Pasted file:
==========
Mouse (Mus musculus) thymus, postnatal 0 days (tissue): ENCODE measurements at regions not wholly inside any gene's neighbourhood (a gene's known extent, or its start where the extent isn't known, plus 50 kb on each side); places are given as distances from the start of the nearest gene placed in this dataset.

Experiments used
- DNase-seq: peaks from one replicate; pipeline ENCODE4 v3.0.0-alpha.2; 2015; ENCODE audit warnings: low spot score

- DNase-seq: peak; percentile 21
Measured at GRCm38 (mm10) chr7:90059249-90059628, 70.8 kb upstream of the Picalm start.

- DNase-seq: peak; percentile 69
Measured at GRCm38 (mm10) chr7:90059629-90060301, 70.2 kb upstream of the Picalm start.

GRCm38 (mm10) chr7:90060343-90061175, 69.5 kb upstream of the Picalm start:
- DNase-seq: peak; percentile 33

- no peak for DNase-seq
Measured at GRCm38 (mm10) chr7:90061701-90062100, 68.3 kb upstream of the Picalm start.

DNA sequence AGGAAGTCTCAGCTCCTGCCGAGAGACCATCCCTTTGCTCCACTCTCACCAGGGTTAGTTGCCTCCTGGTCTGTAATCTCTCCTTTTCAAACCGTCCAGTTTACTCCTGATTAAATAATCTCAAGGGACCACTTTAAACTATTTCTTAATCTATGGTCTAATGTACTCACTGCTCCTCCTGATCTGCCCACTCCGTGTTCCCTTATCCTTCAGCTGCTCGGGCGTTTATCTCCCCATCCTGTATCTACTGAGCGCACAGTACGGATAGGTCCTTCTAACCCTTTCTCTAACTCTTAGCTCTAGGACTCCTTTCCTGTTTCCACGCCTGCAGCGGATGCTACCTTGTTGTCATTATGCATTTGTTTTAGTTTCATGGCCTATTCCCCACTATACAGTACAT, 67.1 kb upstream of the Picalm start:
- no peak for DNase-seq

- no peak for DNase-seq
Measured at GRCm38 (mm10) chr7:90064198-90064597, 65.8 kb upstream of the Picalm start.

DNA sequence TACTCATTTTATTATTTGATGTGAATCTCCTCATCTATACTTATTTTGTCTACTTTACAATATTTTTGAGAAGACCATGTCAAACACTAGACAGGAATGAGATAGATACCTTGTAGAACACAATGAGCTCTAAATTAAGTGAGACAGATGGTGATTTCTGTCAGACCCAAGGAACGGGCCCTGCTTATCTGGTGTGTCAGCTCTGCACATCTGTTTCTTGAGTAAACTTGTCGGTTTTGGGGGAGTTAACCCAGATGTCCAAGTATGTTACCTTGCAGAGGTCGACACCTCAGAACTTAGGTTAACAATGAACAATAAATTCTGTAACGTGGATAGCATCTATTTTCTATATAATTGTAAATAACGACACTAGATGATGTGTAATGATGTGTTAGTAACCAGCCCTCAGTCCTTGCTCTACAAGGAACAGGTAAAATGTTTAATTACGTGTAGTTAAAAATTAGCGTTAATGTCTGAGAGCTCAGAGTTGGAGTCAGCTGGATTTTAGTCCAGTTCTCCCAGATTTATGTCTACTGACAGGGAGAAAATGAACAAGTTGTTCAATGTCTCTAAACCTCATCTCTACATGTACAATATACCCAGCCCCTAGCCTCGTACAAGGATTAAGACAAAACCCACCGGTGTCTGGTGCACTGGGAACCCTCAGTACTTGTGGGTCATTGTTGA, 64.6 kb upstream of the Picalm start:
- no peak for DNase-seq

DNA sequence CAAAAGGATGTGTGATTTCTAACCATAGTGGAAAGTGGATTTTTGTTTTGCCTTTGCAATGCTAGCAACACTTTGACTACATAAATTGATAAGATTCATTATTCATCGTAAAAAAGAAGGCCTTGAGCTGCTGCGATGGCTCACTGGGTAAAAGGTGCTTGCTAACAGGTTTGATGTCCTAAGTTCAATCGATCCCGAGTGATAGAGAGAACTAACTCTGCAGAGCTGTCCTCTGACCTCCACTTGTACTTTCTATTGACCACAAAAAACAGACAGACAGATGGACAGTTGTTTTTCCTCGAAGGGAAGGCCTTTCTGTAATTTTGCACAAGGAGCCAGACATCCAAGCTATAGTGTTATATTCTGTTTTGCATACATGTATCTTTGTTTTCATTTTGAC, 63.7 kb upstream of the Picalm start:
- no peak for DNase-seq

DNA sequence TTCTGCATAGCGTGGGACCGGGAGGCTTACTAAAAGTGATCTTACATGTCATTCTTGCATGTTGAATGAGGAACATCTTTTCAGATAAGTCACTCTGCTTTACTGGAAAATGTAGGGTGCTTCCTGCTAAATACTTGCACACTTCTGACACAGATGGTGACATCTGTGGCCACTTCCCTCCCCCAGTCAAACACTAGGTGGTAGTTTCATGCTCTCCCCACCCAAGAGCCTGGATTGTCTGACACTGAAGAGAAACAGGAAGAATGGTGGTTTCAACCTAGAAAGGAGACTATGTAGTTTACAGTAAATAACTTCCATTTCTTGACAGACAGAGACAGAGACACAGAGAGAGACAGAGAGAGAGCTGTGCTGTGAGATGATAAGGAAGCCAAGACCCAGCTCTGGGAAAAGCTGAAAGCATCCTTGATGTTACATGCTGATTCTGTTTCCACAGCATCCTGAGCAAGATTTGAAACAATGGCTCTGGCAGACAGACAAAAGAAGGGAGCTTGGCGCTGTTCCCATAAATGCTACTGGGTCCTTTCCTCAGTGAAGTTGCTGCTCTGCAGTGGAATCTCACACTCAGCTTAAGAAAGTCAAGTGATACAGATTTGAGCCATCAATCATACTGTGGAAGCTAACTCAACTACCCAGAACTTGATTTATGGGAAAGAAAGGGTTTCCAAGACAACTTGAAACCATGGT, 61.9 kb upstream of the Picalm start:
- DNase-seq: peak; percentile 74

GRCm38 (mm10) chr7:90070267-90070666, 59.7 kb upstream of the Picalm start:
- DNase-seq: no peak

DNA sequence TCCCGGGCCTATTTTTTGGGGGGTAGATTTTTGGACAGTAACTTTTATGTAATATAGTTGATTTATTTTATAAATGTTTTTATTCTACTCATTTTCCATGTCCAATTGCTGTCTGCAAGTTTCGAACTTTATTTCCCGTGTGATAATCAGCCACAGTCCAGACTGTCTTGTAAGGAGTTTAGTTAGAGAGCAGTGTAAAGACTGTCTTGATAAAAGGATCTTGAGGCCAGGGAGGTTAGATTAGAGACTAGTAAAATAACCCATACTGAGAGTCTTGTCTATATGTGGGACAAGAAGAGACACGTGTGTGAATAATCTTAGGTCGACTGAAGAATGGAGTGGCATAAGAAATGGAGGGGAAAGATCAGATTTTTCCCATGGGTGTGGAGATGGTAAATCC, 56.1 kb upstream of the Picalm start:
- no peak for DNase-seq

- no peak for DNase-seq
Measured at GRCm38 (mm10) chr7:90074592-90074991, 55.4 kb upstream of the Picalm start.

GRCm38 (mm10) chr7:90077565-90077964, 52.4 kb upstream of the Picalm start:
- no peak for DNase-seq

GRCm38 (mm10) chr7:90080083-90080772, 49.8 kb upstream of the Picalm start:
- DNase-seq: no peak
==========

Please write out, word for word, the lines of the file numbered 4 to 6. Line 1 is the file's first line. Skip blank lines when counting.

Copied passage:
- DNase-seq: peak; percentile 21
Measured at GRCm38 (mm10) chr7:90059249-90059628, 70.8 kb upstream of the Picalm start.

- DNase-seq: peak; percentile 69